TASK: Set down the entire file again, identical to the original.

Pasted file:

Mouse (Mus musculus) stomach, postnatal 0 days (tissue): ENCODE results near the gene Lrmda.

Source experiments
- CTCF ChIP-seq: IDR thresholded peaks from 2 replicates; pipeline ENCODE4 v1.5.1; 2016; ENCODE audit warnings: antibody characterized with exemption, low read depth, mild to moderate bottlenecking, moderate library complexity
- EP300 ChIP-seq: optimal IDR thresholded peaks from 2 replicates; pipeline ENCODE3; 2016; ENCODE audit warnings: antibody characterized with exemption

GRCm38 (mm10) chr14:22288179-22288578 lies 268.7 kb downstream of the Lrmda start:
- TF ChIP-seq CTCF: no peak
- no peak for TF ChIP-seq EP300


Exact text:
Mouse (Mus musculus) stomach, postnatal 0 days (tissue): ENCODE results near the gene Lrmda.

Source experiments
- CTCF ChIP-seq: IDR thresholded peaks from 2 replicates; pipeline ENCODE4 v1.5.1; 2016; ENCODE audit warnings: antibody characterized with exemption, low read depth, mild to moderate bottlenecking, moderate library complexity
- EP300 ChIP-seq: optimal IDR thresholded peaks from 2 replicates; pipeline ENCODE3; 2016; ENCODE audit warnings: antibody characterized with exemption

GRCm38 (mm10) chr14:22288179-22288578 lies 268.7 kb downstream of the Lrmda start:
- TF ChIP-seq CTCF: no peak
- no peak for TF ChIP-seq EP300